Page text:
What is XML?

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If you are a blogger, you probably came across the term XML before. It is all over the place. But what is XML after all? And more importantly, should you care about it?

XML stands for Extensible Markup Language. Basically, it is a markup language created to transport structured data across different systems and platforms. There is an article over W3C titled “XML in 10 Points,” which gives an introduction to this language. The 10 points are:

XML is for structuring data
XML looks a bit like HTML
XML is text, but isn’t meant to be read
XML is verbose by design
XML is a family of technologies
XML is new, but not that new
XML leads HTML to XHTML
XML is modular
XML is the basis for RDF and the Semantic Web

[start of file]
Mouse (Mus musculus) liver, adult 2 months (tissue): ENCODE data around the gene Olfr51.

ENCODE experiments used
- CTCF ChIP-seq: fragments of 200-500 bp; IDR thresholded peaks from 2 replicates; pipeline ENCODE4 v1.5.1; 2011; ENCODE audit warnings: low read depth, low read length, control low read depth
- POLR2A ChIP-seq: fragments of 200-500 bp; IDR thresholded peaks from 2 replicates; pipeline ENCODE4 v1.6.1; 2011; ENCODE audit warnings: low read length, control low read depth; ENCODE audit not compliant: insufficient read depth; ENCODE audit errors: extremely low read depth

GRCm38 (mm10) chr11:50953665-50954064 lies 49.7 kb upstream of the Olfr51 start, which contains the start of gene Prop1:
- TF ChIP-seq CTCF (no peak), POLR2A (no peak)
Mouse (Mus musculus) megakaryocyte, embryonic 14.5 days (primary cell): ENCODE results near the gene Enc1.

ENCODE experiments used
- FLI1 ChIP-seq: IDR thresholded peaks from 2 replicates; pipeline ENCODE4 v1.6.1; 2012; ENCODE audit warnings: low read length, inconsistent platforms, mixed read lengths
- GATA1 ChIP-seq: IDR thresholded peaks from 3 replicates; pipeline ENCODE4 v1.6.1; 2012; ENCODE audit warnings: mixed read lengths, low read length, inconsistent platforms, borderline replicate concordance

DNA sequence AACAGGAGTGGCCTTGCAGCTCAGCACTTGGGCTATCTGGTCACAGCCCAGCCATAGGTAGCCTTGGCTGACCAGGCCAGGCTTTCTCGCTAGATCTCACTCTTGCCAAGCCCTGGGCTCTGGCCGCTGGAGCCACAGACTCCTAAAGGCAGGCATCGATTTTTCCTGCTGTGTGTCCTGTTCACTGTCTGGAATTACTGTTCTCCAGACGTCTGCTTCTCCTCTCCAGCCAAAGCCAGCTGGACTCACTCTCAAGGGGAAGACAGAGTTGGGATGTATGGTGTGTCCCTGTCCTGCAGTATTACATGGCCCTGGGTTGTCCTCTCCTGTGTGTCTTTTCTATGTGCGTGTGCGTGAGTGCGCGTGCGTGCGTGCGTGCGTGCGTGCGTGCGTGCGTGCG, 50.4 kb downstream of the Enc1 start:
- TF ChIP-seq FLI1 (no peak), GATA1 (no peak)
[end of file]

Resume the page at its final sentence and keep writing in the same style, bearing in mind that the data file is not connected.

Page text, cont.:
XML is license-free, platform-independent and well-supported



After reading the article you realize why you should care about XML (or at least understand how it works). XML was created to facilitate the use of structured data across the Internet, and it is already becoming the standard for applications and platforms that try to accomplish that.
RSS, for instance, is just a modified XML format which carries the headlines and main content of your blog.

Notice that XML will not substitute HTML, but rather complement it. HTML is concerned with how data looks (on a website, for instance), while XML is concerned with describing the data itself and its structure.

The main difference between these two markup languages is that HTML has fixed tags, while in XML the tags need to be defined by the user or by the platform (that is why it is called extensible).

Many people think that Web 3.0 will be the semantic web. We can’t say for sure, but XML will probably be there, as the standard tool for transferring data across the Internet.
If you are interested you can read more about it on Wikipedia and on XML.com.

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